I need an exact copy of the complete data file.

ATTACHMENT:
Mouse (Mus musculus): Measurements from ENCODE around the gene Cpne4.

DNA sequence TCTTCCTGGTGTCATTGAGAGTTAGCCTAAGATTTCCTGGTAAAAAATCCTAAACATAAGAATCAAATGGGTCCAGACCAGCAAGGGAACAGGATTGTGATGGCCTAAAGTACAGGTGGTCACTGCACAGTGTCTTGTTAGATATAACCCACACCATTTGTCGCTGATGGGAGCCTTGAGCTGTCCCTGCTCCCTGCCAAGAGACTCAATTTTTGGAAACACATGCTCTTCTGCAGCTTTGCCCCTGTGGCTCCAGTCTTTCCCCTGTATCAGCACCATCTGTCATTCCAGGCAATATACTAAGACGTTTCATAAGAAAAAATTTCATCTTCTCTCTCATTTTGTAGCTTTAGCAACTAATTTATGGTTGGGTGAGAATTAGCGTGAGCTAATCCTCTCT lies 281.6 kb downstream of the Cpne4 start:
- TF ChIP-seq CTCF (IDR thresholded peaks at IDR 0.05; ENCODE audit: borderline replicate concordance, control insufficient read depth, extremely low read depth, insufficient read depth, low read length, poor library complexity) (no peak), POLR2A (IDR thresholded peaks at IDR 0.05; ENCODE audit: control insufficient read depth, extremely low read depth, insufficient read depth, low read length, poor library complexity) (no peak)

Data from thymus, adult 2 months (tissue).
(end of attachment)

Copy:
Mouse (Mus musculus): Measurements from ENCODE around the gene Cpne4.

DNA sequence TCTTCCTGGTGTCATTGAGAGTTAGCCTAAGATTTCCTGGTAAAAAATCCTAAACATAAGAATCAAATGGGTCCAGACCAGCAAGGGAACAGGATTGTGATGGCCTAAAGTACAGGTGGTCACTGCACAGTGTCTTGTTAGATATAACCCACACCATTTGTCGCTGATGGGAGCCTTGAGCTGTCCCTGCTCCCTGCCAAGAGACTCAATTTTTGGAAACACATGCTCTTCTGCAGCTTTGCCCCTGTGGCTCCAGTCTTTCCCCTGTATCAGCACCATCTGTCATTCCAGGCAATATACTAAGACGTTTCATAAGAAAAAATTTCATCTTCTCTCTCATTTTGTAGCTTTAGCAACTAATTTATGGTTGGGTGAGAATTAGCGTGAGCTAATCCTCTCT lies 281.6 kb downstream of the Cpne4 start:
- TF ChIP-seq CTCF (IDR thresholded peaks at IDR 0.05; ENCODE audit: borderline replicate concordance, control insufficient read depth, extremely low read depth, insufficient read depth, low read length, poor library complexity) (no peak), POLR2A (IDR thresholded peaks at IDR 0.05; ENCODE audit: control insufficient read depth, extremely low read depth, insufficient read depth, low read length, poor library complexity) (no peak)

Data from thymus, adult 2 months (tissue).